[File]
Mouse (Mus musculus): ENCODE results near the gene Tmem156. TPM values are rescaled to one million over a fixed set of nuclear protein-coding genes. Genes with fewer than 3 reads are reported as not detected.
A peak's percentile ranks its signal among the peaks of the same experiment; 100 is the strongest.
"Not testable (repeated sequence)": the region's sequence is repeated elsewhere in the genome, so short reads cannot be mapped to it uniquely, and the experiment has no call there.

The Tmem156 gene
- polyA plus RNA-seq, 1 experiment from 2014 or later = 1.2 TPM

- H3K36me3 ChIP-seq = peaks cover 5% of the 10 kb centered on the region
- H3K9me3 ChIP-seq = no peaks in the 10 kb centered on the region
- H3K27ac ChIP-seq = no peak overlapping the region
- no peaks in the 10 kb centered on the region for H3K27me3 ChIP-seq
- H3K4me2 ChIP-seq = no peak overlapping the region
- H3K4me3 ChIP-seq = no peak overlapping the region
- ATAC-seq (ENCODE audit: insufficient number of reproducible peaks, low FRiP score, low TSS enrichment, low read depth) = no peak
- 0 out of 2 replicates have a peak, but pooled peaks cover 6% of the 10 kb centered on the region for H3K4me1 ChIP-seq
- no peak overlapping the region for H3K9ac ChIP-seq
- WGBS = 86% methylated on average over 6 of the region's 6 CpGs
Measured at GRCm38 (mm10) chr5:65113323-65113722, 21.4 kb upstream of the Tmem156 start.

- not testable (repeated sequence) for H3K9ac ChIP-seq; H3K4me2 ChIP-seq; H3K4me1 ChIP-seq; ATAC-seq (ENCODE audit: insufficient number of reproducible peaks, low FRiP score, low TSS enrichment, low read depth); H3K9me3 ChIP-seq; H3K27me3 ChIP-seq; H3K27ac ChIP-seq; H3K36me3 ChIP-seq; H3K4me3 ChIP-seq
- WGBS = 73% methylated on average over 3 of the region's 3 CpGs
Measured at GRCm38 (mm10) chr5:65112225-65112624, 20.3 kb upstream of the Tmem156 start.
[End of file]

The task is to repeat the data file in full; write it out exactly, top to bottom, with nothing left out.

Mouse (Mus musculus): ENCODE results near the gene Tmem156. TPM values are rescaled to one million over a fixed set of nuclear protein-coding genes. Genes with fewer than 3 reads are reported as not detected.
A peak's percentile ranks its signal among the peaks of the same experiment; 100 is the strongest.
"Not testable (repeated sequence)": the region's sequence is repeated elsewhere in the genome, so short reads cannot be mapped to it uniquely, and the experiment has no call there.

The Tmem156 gene
- polyA plus RNA-seq, 1 experiment from 2014 or later = 1.2 TPM

- H3K36me3 ChIP-seq = peaks cover 5% of the 10 kb centered on the region
- H3K9me3 ChIP-seq = no peaks in the 10 kb centered on the region
- H3K27ac ChIP-seq = no peak overlapping the region
- no peaks in the 10 kb centered on the region for H3K27me3 ChIP-seq
- H3K4me2 ChIP-seq = no peak overlapping the region
- H3K4me3 ChIP-seq = no peak overlapping the region
- ATAC-seq (ENCODE audit: insufficient number of reproducible peaks, low FRiP score, low TSS enrichment, low read depth) = no peak
- 0 out of 2 replicates have a peak, but pooled peaks cover 6% of the 10 kb centered on the region for H3K4me1 ChIP-seq
- no peak overlapping the region for H3K9ac ChIP-seq
- WGBS = 86% methylated on average over 6 of the region's 6 CpGs
Measured at GRCm38 (mm10) chr5:65113323-65113722, 21.4 kb upstream of the Tmem156 start.

- not testable (repeated sequence) for H3K9ac ChIP-seq; H3K4me2 ChIP-seq; H3K4me1 ChIP-seq; ATAC-seq (ENCODE audit: insufficient number of reproducible peaks, low FRiP score, low TSS enrichment, low read depth); H3K9me3 ChIP-seq; H3K27me3 ChIP-seq; H3K27ac ChIP-seq; H3K36me3 ChIP-seq; H3K4me3 ChIP-seq
- WGBS = 73% methylated on average over 3 of the region's 3 CpGs
Measured at GRCm38 (mm10) chr5:65112225-65112624, 20.3 kb upstream of the Tmem156 start.